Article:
The theme of the night, I’m guessing, must be domesticity. I’ve come to this conclusion after a man juggles champagne flutes and lemons, an acrobat performs an elaborate routine on a shopping trolley (from Waitrose, as far as I could see), and another gives himself a full-body shave on stage. These bizarre acts are punctuated with entertaining musical interludes by Kelly Wolfgramm and the La Clique Palais Orkestra, comedy bits by hostess Bernie Dieter, and jaw-dropping feats by fire eater and sword swallower Heather Holiday.
The night begins with Dieter, in her slightly skewiff wig, cheerfully laying the ground rules: cheer as loud as you like, and the bar is open at all times for you to leave your seat and get another gin and tonic. The latter, I think, is part of what makes these cabaret-style shows so successful. Call me old-fashioned, but something about people getting up and leaving to get a drink whilst someone is spinning around the big top by their hair is a bit rude. While I like the idea of the relaxed atmosphere, it does seem to foster a little bit of disrespect. For example, I’m forced to listen the lady sitting in front of me, eight glasses of prosecco in and chewing her friends ear off about something that her boyfriend said, whilst blinding me with the glare of her phone screen every three minutes. Not ideal.
The actual performers, however, are mega talented. Not quite sure about the artistic direction of some pieces, but the talent is undeniable. David Pereira performs a mesmerising routine atop a shopping trolley dressed as an angel. He at one point tries to push the trolley, but is stopped by two dark figures who I can only assume are supposed to be death, and I’m not sure why he couldn’t have just done the routine atop a regular old pommel horse.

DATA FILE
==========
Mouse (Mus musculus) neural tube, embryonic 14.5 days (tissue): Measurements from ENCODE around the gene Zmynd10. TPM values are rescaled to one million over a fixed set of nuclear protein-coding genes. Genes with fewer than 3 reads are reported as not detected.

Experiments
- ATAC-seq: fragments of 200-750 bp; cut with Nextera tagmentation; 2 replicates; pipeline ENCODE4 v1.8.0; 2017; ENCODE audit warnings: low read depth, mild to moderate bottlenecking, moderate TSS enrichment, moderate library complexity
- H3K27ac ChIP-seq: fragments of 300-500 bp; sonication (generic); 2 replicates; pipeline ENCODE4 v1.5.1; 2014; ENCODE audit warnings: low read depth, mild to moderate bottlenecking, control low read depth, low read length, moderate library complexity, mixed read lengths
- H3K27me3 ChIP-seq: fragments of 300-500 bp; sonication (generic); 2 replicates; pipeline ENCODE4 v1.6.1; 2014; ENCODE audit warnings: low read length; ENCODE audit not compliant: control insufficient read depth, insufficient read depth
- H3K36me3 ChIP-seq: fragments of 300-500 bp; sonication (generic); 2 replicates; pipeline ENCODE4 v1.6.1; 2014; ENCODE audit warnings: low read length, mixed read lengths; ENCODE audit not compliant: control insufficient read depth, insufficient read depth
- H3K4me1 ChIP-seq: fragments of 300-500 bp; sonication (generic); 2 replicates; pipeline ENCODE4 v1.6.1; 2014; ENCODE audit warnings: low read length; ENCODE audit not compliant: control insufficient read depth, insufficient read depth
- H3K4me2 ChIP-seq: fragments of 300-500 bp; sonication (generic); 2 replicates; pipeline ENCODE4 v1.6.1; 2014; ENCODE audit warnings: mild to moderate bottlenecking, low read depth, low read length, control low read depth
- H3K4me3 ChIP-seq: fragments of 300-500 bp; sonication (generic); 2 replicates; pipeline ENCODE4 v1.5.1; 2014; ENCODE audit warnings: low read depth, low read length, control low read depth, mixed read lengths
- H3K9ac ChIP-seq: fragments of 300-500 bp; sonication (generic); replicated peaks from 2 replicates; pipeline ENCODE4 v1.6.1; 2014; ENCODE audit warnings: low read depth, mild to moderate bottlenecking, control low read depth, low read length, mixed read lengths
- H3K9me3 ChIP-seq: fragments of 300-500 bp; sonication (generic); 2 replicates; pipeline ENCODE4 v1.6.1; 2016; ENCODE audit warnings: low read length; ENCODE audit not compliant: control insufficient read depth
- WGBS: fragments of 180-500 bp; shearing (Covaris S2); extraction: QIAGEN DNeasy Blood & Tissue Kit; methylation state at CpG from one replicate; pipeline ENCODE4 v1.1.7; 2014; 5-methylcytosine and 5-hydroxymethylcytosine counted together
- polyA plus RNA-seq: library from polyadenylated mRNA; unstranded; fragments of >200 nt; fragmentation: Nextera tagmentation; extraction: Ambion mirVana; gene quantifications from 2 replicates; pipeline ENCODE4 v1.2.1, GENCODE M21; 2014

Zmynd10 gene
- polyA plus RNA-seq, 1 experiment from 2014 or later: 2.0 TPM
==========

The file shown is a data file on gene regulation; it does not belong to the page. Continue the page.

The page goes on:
A cast iron bath is also wheeled onto the stage, in which Jamie Swan performs an extremely soggy routine, dressed in jeans! He gets in the bath, in his jeans! Nonetheless, he writhes around in the tub and performs an elaborate aerial routine, seductively splashing the front row. Aside from the denim being highly impractical and frankly uncomfortable to look at as they cling to his rather muscular legs, there’s no denying the routine is physically impressive.
The stand-out act for me, though, is Heather Holiday. She emerges onstage in a corset, and proceeds to perform a toe-curling and absolutely terrifying sword-swallowing routine. She’s hypnotic and truly quite scary, and she steals the show. Unbelievably glamorous, in the second act she further risks her life with a fire eating routine that is both spectacular and worrying in equal measure.
La Clique won the Best Entertainment Olivier a decade ago, but I feel these sorts of shows have progressed since then. Shows like La Soirée and Club Swizzle (which, like La Clique, were both co-created by Brett Haylock) seem to offer a wider variety of acts – or perhaps just the acts better suited to my liking. If you enjoy watching shirtless men performing aerial routines whilst dipping in and out of a bath, then La Clique is the show for you. But if you’re after a wider variety of less sex acts, then perhaps avoid this big-top altogether.
La Clique is playing the Leicester Square Spiegeltent until 4 January. For more information, visit the Christmas in Leicester Square website.